Flux is not just a story of a young man in, well, flux. It’s also a daringly constructed thriller, a mystery that propels you through it with burning questions, magnetic characters, and gasp-worthy twists. Perhaps because the novel opens with a quote from H.G. Wells’s The Time Machine, it isn’t a spoiler to say that it’s a time travel book. Time travel stories often rely on a certain kind of narrative déjà vu: You’re stuck in a loop, returning to the same moment again and again, hoping to be able to change the narrative, to do something different this time around. What any time traveler is looking for, in other words, is redemption. Like Raider, the novel uses an episodic structure and a VHS-tape rewind effect to slowly bring into focus its true subject: Brandon’s childhood trauma, and the grief that is deeply lodged inside him.

Because what’s often behind our intellectualizing about separating art from artists is a profoundly personal grief. A character, a story, an idol we once entrusted with our devotion is now tainted, shot through with the horror and disgust of whatever allegation has surfaced. We feel betrayed, even duped, as if some silent deal we’d made with the art has been broken. Pure fandom can feel inviolable like that: unconditional as the love between child and parent. It’s uncomfortable to acknowledge how much of our identities live in the architecture of other people’s stories. When those structures start to crumble, we can either evacuate or stand our ground. But rarely does either option feel entirely right.

Haubert’s work on Raider doesn’t even seem to be all that widely beloved; Brandon seems to be among a small cadre of diehards, certainly in his generation. Is that why I liked Brandon—because he exhibits that quirky mix of courage and sentimentality which characterizes pure, devoted fandom? “The dumbest part about the way they’ve been tearing you down lately is that they’re forgetting the fact that Raider defined an entire genre of television,” Brandon narrates. “Three years after Hill Street Blues, two after Cagney & Lacey, this was a show that played in the dark. … You dealt a rawness that couldn’t be glossed, the hard edges of those alleyways, your filthy clothes, that fucking jacket. You know, I’d kill for that leather jacket.”

This “you.” This strategy—to narrate in an intimate second-person, with Brandon directly addressing Raider the character—is the key to understanding Chong’s sensibility, and to understanding his novel’s critical reframing of the “cancel culture” conversation. “I’m pretty sure Antonin Haubert didn’t even think about the show anymore. There was so much else on his resumé. Which shouldn’t hurt your feelings. You still made a killing in syndication.”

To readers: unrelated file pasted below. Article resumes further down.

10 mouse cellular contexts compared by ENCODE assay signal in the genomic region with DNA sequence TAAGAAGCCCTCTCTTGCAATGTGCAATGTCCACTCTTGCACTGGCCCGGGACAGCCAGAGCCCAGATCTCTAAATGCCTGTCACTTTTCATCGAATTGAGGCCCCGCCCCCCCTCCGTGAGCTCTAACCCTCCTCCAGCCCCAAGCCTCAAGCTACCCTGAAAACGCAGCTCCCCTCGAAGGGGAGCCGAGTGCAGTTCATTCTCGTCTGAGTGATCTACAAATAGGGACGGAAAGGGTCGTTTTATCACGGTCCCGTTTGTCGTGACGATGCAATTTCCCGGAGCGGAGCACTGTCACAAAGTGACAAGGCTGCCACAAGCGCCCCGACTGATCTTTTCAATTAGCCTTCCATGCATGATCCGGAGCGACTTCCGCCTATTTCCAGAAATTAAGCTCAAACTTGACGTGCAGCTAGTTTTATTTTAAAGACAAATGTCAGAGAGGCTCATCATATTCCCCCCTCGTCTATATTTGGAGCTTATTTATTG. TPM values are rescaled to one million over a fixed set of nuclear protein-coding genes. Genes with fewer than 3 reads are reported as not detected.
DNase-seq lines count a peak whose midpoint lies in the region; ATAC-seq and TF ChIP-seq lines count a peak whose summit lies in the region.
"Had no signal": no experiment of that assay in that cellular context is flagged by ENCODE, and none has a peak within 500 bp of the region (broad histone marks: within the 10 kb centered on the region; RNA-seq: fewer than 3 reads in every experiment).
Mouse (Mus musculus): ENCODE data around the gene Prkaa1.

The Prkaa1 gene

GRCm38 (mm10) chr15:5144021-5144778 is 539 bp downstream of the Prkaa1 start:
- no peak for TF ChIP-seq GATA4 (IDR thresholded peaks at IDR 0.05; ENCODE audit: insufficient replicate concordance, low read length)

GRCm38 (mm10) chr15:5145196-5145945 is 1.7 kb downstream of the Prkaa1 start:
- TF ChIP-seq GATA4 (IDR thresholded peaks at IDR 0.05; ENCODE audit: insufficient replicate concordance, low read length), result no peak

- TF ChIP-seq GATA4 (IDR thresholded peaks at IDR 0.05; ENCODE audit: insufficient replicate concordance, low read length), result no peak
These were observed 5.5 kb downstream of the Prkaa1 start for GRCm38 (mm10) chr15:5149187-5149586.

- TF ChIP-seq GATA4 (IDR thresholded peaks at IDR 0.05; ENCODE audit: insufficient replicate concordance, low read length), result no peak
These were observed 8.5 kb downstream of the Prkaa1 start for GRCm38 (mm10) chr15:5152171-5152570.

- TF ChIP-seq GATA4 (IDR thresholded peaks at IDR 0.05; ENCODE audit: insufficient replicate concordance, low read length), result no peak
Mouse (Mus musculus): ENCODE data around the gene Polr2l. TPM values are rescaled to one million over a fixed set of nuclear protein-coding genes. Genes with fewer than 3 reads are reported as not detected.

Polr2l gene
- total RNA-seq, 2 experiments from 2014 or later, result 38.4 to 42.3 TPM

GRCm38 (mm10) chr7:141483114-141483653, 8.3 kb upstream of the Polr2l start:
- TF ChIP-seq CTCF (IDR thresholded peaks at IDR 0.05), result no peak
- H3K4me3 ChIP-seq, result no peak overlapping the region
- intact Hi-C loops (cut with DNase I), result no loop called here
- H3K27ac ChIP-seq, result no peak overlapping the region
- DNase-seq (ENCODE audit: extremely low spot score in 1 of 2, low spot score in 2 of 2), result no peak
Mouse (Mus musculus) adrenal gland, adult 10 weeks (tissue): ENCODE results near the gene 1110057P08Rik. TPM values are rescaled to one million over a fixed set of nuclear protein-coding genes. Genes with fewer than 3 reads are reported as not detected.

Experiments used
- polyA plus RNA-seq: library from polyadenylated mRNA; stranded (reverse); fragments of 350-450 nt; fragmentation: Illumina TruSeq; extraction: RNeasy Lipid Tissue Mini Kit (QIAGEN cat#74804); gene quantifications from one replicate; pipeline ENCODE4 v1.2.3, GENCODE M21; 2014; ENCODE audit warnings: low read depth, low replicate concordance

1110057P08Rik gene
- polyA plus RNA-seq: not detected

With this point of view, Chong literalizes the separation of the art from the artist: Brandon addresses Raider, but not Haubert the actor, the man accused. For Brandon, Haubert’s real-life violent behavior is not related to Raider’s often violent detective work—work that, at the end of each episode, would lead to justice. Raider is totemic for him, frozen in time. The artist, for all intents and purposes, is dead.

But of course he’s not, and his victims are real. And so Brandon becomes, ever so subtly, an unreliable narrator, his authority undermined by this willful oversight, this wishful separation. It’s the seed of the entire novel: the danger, and the delusion, of the cathected cultural figure. Who is Raider to Brandon, exactly? A proxy? A parent? An object of desire? “I remembered the first time I watched all of Raider through and realized there would be no more episodes,” Brandon narrates. “I wouldn’t be able to watch you quite the same way. I’d never wonder about you again. I’d never be surprised. There you were: Raider, for all you are, and there would be no more.”

It’s almost a eulogy. But even if the art may be separable from the artist for Brandon, his own life and identity are clearly inextricable from Raider. “Sometimes I forgot the way I did things just because I saw you do them,” Brandon confides. “I wanted to smoke so badly, like you did, but my dad would’ve killed me.” Chong gives us glimpses of the child inside the man, whose idolatry blurs lines.

The problem with trying to separate art from artist, of course, is that it becomes too easy to lose track of the truth. But sometimes a work of art lives inside of you. Its hero’s perspective becomes yours. These are the ones it is hardest to let go of: not because we “should,” or because “they’re canceled”; but because we have to, in order to grow.

Scholar and New York Times columnist Tressie McMillan Cottom has called ours a scam culture. “Sociologically, scams are about norms and not about legality,” she explains. “A scam culture is one in which scamming has not only lost its stigma but is also valorized.” Flux is a book about what happens when we forget how to tell art and life apart—and about what’s at stake, and who benefits, when we choose the official narrative over the truth. Or do we have a choice? It’s hard to determine the real scam sometimes, hard to know with whom accountability lies. In the introduction to their book She Said, which chronicles the painstakingly rigorous journalism that eventually brought down Harvey Weinstein, Jodi Kantor and Meghan Twohey explain that their reporting “took place at a time of accusations of ‘fake news,’ as the very notion of a national consensus on truth seemed to be fracturing.” Abuse is like any other scam in that way: It manipulates, misleads, forces its version of reality. It grasps for control over the narrative.

That’s what makes Flux a book for our time. In the flux of the post-MeToo era, whose backlash manifests in bad-faith conflation of censorship and censure, Jinwoo Chong has charted us a way forward that doesn’t throw away the past, but travels back to it with purpose. (I told you it was a time travel book!) With this story, he reframes the question at the heart of social movements like MeToo: not “am I allowed to like this?”, but rather, “what does my loyalty to this work of art prevent me from seeing?”

Or maybe, since we’re dealing with time travel: “What future is my past preventing me from living?”

Emma Staffaroni teaches literature and gender studies in Massachusetts. When she's not writing about contemporary feminist literatures, she works on transgender-inclusive school reform initiatives. Her literary commentary can be found on her blog, Staff Picks. More from this author →